Oxidative stress precedes skeletal muscle mitochondrial dysfunction during experimental aortic cross-clamping but is not associated with early lung, heart, brain, liver, or kidney mitochondrial impairment

Max Guillot, Anne-Laure Charles, Thien Nga Chamaraux-Tran, Jamal Bouitbir, Alain Meyer, Joffrey Zoll, Francis Schneider, Bernard Geny
Journal of Vascular Surgery 2014, 60 (4): 1043-51.e5

OBJECTIVE: Lower limb ischemia-reperfusion results in skeletal muscle mitochondrial alterations, production of reactive oxygen species (ROS), and remote organ impairments that are largely involved in patient prognosis. However, whether ischemia without reperfusion increases ROS production and precedes mitochondrial alteration and whether mitochondrial dysfunction occurs early in remote organs is unknown. This study determined muscle mitochondrial function and ROS production after ischemia alone, or followed by two periods of reperfusion, and investigated heart, lung, liver, kidney, and brain mitochondrial functions after lower limb ischemia-reperfusion.

METHODS: Wistar rats were randomized into four groups: sham (aortic exposure but no ischemia, n = 9), I3 (ischemia alone induced by aortic cross-clamping for 3 hours, n = 9), I3R10' and I3R2 (aortic cross-clamping, followed by reperfusion for 10 minutes [n = 8] or 2 hours [n = 9]). Blood lactate, alanine aminotransferase, aspartate aminotransferase, and creatinine were measured. Mitochondrial respiratory chain complexes I, II, III, and IV activities and mitochondrial coupling (acceptor control ratio) were analyzed using a Clark oxygen electrode in skeletal muscle, lung, heart, brain, liver, and kidney. ROS production was determined using dihydroethidium staining in muscle, heart, liver, and kidney. Inflammation was also investigated in remote organs (heart, liver, and kidney) using monocyte-macrophage-2 antibody staining.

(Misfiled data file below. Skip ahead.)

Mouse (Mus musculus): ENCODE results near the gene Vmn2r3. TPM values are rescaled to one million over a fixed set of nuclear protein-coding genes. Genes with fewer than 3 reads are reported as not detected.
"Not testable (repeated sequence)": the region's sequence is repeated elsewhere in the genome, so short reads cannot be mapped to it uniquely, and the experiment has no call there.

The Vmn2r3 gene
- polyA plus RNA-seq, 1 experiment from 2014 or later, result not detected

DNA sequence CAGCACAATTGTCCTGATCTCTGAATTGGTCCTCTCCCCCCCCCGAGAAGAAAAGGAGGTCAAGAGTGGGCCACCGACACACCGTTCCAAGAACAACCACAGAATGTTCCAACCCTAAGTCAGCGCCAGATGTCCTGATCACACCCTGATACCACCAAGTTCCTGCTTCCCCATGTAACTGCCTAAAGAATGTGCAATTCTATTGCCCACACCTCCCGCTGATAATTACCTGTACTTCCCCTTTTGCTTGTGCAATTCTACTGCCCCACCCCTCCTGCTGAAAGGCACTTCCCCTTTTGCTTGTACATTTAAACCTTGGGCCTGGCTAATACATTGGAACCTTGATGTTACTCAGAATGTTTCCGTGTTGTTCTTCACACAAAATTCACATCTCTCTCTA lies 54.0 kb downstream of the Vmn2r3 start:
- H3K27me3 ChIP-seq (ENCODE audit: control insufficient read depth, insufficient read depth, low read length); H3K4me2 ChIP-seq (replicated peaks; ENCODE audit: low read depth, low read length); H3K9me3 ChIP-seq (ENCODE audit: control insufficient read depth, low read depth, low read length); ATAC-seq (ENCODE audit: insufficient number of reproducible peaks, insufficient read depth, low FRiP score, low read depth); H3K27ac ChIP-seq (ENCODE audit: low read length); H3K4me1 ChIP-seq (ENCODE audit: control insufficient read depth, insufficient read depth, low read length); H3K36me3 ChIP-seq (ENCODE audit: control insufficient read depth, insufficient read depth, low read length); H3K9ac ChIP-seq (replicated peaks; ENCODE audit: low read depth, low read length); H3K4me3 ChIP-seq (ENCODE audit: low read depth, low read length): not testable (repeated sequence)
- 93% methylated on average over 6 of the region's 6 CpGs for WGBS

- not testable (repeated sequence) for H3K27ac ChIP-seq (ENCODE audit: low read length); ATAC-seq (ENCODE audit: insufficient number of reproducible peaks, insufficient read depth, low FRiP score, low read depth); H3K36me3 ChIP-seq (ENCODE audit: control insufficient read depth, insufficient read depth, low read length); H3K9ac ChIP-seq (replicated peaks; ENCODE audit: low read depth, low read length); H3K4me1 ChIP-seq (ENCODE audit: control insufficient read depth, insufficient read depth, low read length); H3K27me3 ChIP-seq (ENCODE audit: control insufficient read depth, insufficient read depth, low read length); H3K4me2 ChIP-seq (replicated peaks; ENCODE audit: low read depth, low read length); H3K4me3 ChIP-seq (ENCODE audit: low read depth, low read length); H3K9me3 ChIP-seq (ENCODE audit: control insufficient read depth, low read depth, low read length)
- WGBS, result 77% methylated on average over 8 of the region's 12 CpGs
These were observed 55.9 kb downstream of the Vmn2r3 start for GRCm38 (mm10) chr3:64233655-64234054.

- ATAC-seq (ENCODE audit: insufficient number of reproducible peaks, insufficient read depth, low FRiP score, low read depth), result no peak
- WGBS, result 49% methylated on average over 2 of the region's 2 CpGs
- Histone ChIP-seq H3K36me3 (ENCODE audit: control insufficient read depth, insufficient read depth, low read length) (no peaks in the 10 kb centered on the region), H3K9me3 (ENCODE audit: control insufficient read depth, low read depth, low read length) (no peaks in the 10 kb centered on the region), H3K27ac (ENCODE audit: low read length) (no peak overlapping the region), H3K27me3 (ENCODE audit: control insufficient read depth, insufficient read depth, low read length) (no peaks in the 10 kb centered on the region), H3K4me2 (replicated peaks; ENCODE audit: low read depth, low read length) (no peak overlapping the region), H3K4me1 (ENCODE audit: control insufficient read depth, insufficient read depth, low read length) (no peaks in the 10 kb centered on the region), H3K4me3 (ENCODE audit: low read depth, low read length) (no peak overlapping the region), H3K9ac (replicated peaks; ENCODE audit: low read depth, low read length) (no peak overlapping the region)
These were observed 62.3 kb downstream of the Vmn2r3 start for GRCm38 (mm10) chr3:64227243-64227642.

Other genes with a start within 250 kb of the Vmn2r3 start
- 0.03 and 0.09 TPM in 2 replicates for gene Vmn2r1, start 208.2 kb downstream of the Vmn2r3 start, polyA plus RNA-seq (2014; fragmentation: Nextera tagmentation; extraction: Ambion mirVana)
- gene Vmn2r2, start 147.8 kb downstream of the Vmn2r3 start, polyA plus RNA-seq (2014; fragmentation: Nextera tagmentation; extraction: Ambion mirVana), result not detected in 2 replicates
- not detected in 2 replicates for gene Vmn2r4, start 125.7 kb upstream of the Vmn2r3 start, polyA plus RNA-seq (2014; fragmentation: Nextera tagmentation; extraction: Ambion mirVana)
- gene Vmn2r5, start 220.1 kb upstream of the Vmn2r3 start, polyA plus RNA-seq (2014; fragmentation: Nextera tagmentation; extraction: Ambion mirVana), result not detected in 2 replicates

RESULTS: Lactate level increased after ischemia in all groups. In muscle, ROS increased significantly after ischemia alone (+324% ± 66%; P = .038), normalized after 10 minutes of reperfusion, and increased again at 2 hours of reperfusion (+349.2 ± 67%; P = .024). Interestingly, mitochondrial function was unaffected by ischemia alone or followed by 10 minutes of reperfusion, but maximal mitochondrial oxidative capacity (6.10 ± 0.51 vs. 4.24 ± 0.36 μmol/min/g, -30%; P < .05) and mitochondrial coupling decreased after 2 hours of reperfusion (1.93 ± 0.17 vs. 1.33 ± 0.07, -45%; P < .01), in sham and I3R2 rats, respectively. Despite increased serum aspartate aminotransferase (×13; P < .0001), alanine aminotransferase (×6; P = .0019), and creatinine (×3; P = .0004), remote organs did not show mitochondrial alteration, inflammation, or ROS production enhancement after 2 hours of reperfusion.

CONCLUSIONS: Oxidative stress precedes skeletal muscle mitochondrial dysfunction during lower limb ischemia. Such a kinetic explains the efficacy of ischemic preconditioning and supports that therapy should be conducted even during ongoing ischemia, suggesting that ischemic preconditioning might be a successful approach.

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